Indeed. Was reading a comment at a US blog the other day about the relative work ethic of new immigrants (from Africa) vs the average 4th/5th generation African American.

Would they settle for minimum wage jobs? At first, yes. But aspirations would be higher.

John Pickworth said...

The sort of job Willetta is doing is traditionally thought of as a first rung on the employment ladder. The fact she's been on that rung for so long suggests she might be incapable of progressing to the next one.

So what happens to people like her when wage costs cause this bottom rung to disappear? Because it surely will disappear, and frighteningly quickly too.

There are already popular restaurant chains opening in the States where the roles of greeters and order takers no longer exist. You give your order by way of an iPad type device (or via an App on your own mobile) and at some restaurants your meal arrives on a conveyor belt. These casual dining restaurants are growing fast and the traditional fast food chains have been watching them very closely indeed.

An industry expert on the American news suggested that a $1.20 increase in wage costs would enough to cause the big fast food chains to hit the automation button... with an almost overnight loss of 40% of these bottom rung jobs.

Squires said...

It should be noted that the SIEU (giant, bazillion-dollar union, politically powerful and with a very, very well-remunerated upper echelon that draws off workers' pay-checks and any taxpayer money they can acquire) has concentrated the demonstration for the California strike at a single location. They know most fast food workers will show up to work, so they need to heard anyone they can get (or bring in from the outside) into one place for maximum effect when the press inevitably assists in their propagandizing.

Conservatives and libertarians have already organized a counter-demonstration, consisting simply making sure to give franchises plenty of business in support against the union's protection racket.

The unions don't give a damn if they force business to adopt automation. They're in it for the money and power they can get for themselves, period. They bleed one business, or industry, or region dry, then they move on like locusts, while pointing back at the ruins they've created as the result of their previous host's alleged "greed".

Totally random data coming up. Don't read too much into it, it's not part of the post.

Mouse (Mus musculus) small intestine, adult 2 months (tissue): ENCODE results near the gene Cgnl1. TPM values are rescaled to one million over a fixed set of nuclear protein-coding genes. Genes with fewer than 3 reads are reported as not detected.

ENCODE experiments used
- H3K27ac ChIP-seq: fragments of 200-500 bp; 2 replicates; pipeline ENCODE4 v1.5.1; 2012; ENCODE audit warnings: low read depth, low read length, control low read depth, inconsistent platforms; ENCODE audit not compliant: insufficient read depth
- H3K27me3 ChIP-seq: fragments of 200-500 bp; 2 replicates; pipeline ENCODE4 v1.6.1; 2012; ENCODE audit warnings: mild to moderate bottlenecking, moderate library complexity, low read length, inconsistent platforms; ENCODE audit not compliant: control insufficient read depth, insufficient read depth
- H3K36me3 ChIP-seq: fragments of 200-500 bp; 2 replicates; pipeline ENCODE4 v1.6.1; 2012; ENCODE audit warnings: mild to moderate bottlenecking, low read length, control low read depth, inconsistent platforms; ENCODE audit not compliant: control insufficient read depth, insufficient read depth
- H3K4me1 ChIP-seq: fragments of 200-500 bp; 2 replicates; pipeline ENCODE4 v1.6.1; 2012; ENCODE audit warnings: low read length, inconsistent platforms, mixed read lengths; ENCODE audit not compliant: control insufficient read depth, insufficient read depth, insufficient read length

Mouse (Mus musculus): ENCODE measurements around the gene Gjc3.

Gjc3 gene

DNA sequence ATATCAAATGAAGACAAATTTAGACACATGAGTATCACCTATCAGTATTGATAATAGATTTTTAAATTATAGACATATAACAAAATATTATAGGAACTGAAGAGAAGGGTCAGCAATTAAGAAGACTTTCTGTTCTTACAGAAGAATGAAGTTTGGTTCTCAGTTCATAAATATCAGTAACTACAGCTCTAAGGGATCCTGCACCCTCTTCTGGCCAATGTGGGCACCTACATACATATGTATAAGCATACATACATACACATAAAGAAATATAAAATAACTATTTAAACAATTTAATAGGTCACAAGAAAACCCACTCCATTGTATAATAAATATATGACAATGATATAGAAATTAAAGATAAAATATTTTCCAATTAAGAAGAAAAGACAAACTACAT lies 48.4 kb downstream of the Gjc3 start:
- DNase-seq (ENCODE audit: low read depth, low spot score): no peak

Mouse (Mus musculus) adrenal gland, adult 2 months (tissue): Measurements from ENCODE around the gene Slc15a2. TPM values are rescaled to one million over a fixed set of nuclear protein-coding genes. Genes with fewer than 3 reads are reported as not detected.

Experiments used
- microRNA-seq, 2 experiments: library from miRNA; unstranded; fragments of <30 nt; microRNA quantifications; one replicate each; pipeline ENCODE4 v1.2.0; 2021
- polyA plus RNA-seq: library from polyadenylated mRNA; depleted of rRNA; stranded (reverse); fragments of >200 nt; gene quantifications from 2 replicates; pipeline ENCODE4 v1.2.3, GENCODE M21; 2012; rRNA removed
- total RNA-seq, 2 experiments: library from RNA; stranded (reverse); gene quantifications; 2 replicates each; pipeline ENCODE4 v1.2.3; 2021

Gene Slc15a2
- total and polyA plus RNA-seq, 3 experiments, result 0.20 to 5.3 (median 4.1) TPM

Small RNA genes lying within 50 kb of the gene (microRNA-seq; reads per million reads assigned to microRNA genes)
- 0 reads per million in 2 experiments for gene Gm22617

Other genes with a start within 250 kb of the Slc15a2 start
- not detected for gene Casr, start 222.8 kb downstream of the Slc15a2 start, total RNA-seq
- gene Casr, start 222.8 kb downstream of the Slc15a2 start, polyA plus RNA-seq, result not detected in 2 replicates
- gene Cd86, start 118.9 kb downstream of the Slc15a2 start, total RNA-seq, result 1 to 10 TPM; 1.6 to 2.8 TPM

But the thing is, the businesses and their top brass isn't the enemy these unions are most hostile to, their not the ones most subjected to threats, intimidation, and the occasional bit of old ultra-violence. The unions, like any good Marxist entity, is primarily concerned with having complete control over all available labor. A monopoly. And that makes free laborers, those not beholden to the unions and their byzantine, irrational little rules, their ultimate enemy.

John Pickworth said...

And that makes free laborers, those not beholden to the unions and their byzantine, irrational little rules, their ultimate enemy.

Perfectly demonstrated by the beating I received from three huge female union reps (think Cell Block H) when I declined to join their cuddly trade union back when I was shouty little 20 year old.

Black-eye and cut lip, not so good. Canteen table all to myself for the next few weeks... perfect.

Lerxst said...

"a fluffer in a fast food joint"

Blimey. I didn't realise Burger King were offering that these days. Do you have to have a Whopper to get that service?

JuliaM said...

"So what happens to people like her when wage costs cause this bottom rung to disappear? Because it surely will disappear, and frighteningly quickly too."

Soylent Green..? No doubt the SIEU will be pushing for it, so long as they profit!

"...the beating I received from three huge female union reps (think Cell Block H) when I declined to join their cuddly trade union..."

Yikes! You have to pay good money for that sort of thing, in, errr, 'selected' establishments.

Or so I understand... ;)

"Do you have to have a Whopper to get that service?"

:D